Posted on 05/15/2019 at 08:25 AM by Sadye Scott-Hainchek
Today we’re interviewing Jim “Thunder Lizard” LeMay.
LeMay is the author of four novels in his “Shadow” series: The Shadow of Armageddon, A Shadow Over the Afterworld, Shadow Jack and Shadowspawn and one related short story, “Jack in the Warren.”
His latest novel, Making the Most of It, and the associated short stories, “Tin Cup” and “A Fairy Rainbow,” may be the beginning of a new series. His stories have appeared in Edward Bryant’s Sphere of Influence and Vagabond 001 and 002.
He and publisher-writer Charles Eugene Anderson published a Jetpack story, “Have Jetpack – Will Travel,” which appeared in Rocketpack Adventures, compiled by Russ Crowley and published by 53rd Street Publishing. They’re plotting to write another one.
LeMay has engaged in many of the vocations and avocations practiced by his characters and many they have not: homebrewer, bartender, waiter, land surveyor, civil engineer, land developer, copywriter, editor, artist and others best forgotten.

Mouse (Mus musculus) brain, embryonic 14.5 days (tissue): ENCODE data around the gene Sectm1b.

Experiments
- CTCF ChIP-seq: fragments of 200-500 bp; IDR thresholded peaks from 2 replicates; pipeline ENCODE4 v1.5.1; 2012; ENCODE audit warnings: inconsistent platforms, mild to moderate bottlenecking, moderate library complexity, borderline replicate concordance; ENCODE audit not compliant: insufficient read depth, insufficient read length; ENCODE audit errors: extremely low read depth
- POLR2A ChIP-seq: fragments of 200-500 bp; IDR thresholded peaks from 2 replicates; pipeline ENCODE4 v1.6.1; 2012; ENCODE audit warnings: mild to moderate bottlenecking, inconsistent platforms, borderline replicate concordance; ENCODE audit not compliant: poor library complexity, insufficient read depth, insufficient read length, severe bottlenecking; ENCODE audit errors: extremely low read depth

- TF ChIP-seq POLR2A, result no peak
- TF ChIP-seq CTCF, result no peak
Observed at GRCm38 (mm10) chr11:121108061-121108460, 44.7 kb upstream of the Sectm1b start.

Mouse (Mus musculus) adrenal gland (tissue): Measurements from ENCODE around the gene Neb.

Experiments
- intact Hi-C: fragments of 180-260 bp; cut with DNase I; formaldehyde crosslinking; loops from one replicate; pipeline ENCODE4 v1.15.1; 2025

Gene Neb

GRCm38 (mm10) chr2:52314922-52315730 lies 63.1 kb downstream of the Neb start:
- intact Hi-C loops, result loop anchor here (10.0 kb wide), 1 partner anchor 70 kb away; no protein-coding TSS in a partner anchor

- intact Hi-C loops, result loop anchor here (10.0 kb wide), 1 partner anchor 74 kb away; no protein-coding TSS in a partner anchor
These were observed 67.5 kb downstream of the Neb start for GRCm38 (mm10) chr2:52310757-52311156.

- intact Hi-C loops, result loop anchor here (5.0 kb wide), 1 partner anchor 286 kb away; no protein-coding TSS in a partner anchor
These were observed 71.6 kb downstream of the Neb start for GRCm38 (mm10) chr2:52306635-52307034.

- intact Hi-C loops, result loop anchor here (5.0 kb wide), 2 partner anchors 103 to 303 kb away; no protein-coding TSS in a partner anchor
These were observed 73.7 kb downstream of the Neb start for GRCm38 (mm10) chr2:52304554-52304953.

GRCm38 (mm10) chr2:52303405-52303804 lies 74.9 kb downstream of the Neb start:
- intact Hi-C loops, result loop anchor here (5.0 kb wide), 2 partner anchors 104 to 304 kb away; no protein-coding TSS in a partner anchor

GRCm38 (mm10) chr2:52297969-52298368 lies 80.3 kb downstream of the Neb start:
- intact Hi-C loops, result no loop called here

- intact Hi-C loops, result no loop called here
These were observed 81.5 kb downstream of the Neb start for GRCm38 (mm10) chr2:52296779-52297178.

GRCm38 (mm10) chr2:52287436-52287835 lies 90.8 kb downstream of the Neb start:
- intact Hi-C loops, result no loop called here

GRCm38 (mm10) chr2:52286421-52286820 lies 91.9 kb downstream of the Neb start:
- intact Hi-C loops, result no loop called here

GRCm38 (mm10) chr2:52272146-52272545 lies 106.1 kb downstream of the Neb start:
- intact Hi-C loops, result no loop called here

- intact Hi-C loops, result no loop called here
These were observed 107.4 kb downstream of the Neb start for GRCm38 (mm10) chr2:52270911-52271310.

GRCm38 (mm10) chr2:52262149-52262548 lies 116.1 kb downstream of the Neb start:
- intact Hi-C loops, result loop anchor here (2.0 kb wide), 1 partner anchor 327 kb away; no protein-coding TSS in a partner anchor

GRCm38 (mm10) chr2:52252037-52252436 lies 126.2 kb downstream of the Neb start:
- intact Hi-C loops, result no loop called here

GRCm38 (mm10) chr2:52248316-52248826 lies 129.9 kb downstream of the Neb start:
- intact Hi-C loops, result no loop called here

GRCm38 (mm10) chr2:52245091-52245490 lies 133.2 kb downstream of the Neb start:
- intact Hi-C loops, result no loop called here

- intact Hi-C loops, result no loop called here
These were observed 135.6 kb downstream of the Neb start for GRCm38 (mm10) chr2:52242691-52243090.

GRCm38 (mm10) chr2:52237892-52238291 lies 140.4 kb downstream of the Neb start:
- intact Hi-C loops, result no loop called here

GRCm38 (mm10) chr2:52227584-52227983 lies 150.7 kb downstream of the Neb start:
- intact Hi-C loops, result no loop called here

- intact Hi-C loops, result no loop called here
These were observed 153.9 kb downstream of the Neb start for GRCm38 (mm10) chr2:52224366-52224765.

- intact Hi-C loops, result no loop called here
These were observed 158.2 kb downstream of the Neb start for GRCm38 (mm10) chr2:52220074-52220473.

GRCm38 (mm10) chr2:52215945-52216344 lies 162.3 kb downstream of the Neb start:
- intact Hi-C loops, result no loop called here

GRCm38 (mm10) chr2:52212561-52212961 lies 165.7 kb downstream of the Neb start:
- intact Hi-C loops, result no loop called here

He has called many places home but now lives and writes in the Denver metropolitan area.
SADYE: How did you come to see yourself as a writer, and what inspired you to seek publication?
JIM: I’ve enjoyed science fiction since childhood and, as an adult, thought about writing sf for a long time.
I found the subject I wanted to write about in the mid-’90s in a newspaper article about a teenager in Mozambique who had a form of antibiotic-resistant bubonic plague. Fortunately, the boy recovered.
The article made me curious enough to watch for related ones. By the turn of the new century I saw that the rise of antibiotic resistant pathogens was beyond doubt.
According to an article by the US Centers for Disease Control and Prevention (CDC), at least 2 million Americans become infected with antibiotic-resistant bacteria or fungus every year, and at least 23,000 of them die.